The drafters of electoral laws envisaged political parties’ cooperation is necessary for well-intended proponents. Chiefly, the Political Parties Act 2011 (PPA) recognises coalitions and mergers, respectively in Sections 10 and 11, as the legal avenues for that.
In the PPA, read with related laws and resultant regulations, a coalition is defined as an alliance of two or more political parties with a common goal governed by a written agreement deposited with the Registrar of Political Parties.
A merger is an amalgamation of two or more political parties where the parties consolidate operations, human capital, assets and liabilities to form a new party or merge into an existing party. In a merger, the forming party is recognised as a new political entity with full complement of corporate identifiers and fresh registration certification by the registrar.
The PPA outlines specificities for pre-life, life and wind-up of coalitions and mergers as spelt out in Sec. 10 and third schedule for coalitions and Sec. 11 (mergers). They are managed by written and duly executed agreements as legal instruments with the registrar as the custodian.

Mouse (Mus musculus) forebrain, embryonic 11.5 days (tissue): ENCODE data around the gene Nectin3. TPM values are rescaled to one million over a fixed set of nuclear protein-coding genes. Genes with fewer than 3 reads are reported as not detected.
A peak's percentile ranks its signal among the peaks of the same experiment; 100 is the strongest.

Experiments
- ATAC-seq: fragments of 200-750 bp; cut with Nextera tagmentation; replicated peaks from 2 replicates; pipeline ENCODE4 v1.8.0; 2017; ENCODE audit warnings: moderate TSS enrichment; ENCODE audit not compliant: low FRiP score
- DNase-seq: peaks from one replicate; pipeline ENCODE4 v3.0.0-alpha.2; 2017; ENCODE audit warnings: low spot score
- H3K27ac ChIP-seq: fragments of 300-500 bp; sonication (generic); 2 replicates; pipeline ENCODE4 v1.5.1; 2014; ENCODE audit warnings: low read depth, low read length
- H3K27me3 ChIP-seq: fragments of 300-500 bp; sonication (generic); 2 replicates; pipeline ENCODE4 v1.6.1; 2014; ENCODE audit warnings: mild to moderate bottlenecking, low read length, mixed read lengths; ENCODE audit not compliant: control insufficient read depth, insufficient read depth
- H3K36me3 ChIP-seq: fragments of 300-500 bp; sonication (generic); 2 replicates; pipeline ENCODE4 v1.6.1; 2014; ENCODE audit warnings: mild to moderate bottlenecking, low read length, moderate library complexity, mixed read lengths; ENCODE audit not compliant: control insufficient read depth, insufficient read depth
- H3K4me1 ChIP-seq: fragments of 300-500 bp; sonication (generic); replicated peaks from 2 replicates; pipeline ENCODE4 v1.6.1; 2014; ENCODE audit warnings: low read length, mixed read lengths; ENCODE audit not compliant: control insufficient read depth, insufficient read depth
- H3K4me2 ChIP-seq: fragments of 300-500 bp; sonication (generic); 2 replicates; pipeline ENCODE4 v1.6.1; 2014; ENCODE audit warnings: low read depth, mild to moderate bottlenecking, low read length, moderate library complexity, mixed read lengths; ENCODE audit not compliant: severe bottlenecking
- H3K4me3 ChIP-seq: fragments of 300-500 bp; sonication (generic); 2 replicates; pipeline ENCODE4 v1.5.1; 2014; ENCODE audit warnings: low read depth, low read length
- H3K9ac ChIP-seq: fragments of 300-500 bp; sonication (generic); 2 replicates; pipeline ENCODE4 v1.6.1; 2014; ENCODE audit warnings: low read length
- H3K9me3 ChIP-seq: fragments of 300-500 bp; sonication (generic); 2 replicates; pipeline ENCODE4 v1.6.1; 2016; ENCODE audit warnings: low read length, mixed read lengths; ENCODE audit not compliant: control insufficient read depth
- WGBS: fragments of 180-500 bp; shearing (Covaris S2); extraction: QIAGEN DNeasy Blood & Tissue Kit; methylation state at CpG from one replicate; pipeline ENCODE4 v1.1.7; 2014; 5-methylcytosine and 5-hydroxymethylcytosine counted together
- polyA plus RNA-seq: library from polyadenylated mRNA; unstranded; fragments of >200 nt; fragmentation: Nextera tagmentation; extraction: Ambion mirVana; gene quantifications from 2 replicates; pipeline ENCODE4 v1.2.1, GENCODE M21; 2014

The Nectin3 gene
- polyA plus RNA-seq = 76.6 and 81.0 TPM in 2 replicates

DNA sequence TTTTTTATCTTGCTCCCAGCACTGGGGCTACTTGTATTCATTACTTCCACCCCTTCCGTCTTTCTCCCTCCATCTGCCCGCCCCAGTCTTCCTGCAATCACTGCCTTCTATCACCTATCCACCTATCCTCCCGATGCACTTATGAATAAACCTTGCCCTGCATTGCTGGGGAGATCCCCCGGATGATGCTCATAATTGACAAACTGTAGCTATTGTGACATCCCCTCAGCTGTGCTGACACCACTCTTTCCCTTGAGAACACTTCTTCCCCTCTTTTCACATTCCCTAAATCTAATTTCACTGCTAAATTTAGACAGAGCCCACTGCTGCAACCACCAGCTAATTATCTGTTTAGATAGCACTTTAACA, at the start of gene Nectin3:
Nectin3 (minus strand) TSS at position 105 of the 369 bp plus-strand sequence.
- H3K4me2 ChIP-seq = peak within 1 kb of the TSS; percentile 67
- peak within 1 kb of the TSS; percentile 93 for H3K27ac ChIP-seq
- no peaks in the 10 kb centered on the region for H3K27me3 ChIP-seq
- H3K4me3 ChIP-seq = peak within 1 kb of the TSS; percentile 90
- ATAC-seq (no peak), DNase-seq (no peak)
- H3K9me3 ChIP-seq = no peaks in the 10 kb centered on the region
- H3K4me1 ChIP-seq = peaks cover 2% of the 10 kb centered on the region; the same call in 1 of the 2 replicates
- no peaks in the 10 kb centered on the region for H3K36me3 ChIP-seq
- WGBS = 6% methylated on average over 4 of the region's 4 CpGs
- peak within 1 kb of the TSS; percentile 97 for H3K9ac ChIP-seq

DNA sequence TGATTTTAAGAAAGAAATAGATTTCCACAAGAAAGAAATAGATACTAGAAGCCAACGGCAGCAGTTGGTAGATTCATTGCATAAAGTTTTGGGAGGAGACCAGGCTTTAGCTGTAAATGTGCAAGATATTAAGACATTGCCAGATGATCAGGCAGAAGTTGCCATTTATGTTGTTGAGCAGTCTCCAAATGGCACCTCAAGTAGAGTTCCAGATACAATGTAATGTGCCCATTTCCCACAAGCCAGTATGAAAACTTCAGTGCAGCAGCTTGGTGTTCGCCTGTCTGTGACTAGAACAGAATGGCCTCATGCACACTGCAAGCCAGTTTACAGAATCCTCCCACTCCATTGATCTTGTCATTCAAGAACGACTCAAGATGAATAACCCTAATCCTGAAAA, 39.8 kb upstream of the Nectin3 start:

It is, hence, necessary in the conception, execution and living up to the expectations of formations that leaders, being the trustees of their representative, to involve through established avenues the members, a critical stake in the parties.
The formations should also be seen by word and deed as promoting the broadening of democratic space for political participation, grounding even to the grassroots their converging ideological disposition, showcasing good governance models to other political parties and many more aspirations spelt out under Articles 38, 91 and 92 of the Constitution.
Being right at the crux of a “season” for political realignments as the country gears up to the 2022 General Elections, it is time these formations are moulded to provide a wide and good pool of choice ahead of time for the electorate.